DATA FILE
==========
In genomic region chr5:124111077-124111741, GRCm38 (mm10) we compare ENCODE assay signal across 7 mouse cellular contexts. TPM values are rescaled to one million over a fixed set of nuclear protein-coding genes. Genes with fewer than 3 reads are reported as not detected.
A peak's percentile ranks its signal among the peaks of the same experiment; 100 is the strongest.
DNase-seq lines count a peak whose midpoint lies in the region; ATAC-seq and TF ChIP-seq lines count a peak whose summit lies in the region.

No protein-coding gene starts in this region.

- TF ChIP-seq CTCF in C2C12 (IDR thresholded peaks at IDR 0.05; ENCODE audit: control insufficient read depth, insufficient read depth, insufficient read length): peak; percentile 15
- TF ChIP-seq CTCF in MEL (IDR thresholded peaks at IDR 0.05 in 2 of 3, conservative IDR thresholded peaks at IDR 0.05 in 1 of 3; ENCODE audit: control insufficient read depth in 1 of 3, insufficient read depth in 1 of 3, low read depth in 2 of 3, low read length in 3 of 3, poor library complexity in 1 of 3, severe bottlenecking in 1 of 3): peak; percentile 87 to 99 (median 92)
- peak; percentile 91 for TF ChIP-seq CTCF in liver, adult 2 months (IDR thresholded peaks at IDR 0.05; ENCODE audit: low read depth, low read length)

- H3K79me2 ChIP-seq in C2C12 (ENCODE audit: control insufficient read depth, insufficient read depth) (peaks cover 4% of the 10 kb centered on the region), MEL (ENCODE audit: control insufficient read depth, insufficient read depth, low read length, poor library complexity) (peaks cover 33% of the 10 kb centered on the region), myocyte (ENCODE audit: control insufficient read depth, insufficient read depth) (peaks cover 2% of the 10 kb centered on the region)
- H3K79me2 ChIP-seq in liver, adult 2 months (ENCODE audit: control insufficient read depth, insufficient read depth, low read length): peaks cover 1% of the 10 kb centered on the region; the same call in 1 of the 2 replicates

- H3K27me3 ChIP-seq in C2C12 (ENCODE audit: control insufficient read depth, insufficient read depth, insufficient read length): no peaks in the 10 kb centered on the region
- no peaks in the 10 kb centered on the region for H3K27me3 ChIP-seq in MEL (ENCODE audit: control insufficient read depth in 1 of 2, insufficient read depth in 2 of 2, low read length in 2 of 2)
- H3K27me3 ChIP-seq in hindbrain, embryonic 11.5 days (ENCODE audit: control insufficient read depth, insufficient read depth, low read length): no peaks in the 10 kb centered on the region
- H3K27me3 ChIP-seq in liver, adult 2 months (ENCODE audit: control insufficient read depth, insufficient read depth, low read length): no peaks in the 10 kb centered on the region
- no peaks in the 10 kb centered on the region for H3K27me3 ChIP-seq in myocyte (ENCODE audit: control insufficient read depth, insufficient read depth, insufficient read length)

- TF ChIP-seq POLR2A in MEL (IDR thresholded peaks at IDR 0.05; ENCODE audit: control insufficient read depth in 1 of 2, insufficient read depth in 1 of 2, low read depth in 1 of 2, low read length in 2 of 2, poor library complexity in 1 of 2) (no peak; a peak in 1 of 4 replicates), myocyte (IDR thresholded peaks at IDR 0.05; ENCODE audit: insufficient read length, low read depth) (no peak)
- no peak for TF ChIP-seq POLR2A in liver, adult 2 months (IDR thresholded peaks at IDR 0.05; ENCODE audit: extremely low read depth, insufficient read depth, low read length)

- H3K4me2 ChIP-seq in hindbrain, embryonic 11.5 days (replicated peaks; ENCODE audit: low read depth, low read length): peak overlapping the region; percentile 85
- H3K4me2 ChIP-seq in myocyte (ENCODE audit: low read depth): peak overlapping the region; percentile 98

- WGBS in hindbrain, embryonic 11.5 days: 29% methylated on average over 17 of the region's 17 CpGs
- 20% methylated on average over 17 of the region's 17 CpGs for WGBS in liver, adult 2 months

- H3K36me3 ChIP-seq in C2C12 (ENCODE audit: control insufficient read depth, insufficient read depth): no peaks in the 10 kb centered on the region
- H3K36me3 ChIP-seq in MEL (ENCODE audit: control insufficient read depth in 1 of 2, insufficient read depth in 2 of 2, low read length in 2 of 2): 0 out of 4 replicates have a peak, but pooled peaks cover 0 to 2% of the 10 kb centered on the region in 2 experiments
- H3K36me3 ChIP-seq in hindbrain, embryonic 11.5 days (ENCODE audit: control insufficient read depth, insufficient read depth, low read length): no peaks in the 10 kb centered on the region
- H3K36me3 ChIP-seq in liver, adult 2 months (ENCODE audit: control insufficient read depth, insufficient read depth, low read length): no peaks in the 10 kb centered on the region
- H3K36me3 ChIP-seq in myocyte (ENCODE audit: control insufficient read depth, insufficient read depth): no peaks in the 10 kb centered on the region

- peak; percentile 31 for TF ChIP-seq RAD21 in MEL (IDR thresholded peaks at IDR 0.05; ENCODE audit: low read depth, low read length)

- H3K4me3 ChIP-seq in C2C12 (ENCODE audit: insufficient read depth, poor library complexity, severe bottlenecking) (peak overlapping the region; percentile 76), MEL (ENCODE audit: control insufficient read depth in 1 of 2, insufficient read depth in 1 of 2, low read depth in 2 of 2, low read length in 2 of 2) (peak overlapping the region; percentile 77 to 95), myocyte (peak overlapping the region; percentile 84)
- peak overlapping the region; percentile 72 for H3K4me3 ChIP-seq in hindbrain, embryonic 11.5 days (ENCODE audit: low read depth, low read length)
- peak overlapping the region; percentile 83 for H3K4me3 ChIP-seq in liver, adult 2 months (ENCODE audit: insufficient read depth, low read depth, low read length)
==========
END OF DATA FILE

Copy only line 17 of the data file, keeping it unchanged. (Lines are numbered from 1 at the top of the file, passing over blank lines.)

- H3K4me2 ChIP-seq in hindbrain, embryonic 11.5 days (replicated peaks; ENCODE audit: low read depth, low read length): peak overlapping the region; percentile 85